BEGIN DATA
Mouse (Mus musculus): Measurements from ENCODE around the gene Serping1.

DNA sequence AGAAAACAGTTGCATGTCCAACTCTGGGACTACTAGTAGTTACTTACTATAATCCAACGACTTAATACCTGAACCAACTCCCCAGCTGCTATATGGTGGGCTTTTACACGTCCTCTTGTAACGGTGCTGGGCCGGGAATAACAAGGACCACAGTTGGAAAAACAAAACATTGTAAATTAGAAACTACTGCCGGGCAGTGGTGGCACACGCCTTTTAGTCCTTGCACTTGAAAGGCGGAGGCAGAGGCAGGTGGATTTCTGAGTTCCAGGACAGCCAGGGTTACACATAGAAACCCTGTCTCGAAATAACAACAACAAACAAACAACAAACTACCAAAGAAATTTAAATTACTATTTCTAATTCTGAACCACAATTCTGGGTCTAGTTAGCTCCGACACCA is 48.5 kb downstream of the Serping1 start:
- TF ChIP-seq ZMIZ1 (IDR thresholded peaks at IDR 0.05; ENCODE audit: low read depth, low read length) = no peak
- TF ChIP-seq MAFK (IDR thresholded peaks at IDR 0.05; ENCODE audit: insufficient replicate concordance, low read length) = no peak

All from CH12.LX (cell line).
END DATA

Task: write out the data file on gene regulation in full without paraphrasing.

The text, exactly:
Mouse (Mus musculus): Measurements from ENCODE around the gene Serping1.

DNA sequence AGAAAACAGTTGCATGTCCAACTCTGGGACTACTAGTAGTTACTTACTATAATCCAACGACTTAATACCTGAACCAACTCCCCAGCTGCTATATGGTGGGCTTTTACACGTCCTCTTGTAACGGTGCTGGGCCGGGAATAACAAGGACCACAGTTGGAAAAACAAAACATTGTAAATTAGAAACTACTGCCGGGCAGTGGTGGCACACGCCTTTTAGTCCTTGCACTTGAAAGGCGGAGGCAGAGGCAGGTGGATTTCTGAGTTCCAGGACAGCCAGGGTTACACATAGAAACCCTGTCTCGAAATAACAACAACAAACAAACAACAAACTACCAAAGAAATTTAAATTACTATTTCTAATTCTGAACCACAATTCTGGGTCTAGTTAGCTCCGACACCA is 48.5 kb downstream of the Serping1 start:
- TF ChIP-seq ZMIZ1 (IDR thresholded peaks at IDR 0.05; ENCODE audit: low read depth, low read length) = no peak
- TF ChIP-seq MAFK (IDR thresholded peaks at IDR 0.05; ENCODE audit: insufficient replicate concordance, low read length) = no peak

All from CH12.LX (cell line).